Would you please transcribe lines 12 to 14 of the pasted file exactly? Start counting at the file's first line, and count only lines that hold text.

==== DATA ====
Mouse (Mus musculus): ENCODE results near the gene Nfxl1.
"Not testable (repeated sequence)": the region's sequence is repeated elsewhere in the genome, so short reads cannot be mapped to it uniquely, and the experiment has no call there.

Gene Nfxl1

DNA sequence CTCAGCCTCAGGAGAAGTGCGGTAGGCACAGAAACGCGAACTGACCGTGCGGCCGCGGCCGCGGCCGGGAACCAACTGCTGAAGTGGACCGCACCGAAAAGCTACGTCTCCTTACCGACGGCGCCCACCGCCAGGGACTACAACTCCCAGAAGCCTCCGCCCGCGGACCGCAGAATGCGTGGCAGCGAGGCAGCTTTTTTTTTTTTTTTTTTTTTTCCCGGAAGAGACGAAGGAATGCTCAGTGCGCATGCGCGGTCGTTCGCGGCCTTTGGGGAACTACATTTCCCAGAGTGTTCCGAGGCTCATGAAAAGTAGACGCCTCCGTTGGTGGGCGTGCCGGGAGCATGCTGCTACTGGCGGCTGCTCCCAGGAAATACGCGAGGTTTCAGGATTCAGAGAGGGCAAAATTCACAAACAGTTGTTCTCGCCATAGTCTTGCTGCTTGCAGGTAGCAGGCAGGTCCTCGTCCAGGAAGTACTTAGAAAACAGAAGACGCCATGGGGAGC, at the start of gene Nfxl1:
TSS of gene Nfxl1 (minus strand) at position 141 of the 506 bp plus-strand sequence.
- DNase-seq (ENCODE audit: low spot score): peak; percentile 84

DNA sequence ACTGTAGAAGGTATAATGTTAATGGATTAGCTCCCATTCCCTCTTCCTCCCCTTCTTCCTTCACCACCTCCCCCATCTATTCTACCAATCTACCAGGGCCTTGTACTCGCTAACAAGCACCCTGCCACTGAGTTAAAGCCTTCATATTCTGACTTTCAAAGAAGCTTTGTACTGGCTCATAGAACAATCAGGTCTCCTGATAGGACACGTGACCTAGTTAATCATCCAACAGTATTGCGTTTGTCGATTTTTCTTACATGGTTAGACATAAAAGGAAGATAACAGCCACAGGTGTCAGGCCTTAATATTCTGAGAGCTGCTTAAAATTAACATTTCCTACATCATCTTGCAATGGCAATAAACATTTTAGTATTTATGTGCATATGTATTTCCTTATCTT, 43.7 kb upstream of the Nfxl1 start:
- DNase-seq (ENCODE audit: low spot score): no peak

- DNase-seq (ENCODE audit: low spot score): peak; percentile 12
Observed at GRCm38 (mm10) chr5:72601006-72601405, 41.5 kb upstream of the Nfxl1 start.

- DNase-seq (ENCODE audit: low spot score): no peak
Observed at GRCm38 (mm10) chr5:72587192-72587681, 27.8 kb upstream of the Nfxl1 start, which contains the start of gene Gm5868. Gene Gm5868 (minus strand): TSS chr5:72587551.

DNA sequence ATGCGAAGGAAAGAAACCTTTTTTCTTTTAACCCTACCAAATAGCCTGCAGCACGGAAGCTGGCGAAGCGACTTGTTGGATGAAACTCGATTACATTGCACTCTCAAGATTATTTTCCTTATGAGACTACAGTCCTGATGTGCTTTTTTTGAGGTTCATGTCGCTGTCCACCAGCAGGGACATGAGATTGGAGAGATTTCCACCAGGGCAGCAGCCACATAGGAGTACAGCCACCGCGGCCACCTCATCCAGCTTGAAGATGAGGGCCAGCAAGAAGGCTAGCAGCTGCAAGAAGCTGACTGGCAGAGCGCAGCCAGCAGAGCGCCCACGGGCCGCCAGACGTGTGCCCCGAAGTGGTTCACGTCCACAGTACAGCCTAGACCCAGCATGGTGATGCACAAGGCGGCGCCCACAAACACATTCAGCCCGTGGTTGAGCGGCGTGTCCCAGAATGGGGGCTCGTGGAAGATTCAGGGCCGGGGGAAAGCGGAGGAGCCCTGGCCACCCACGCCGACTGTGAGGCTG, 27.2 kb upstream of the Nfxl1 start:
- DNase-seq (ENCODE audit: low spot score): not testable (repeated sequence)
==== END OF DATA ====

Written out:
Observed at GRCm38 (mm10) chr5:72587192-72587681, 27.8 kb upstream of the Nfxl1 start, which contains the start of gene Gm5868. Gene Gm5868 (minus strand): TSS chr5:72587551.

DNA sequence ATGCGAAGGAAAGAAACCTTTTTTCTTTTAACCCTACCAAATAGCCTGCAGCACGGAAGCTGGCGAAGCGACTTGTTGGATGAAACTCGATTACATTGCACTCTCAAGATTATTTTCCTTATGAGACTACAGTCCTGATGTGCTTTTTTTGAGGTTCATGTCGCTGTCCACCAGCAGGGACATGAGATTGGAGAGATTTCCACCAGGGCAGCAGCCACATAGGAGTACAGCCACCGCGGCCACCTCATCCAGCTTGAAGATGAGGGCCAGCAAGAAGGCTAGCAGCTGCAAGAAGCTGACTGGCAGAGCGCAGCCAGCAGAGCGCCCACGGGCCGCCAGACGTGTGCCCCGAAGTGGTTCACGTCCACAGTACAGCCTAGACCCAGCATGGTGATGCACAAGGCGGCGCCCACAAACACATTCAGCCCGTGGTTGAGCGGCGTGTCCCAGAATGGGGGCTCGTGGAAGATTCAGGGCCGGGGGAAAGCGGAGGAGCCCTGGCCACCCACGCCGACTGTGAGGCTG, 27.2 kb upstream of the Nfxl1 start:
- DNase-seq (ENCODE audit: low spot score): not testable (repeated sequence)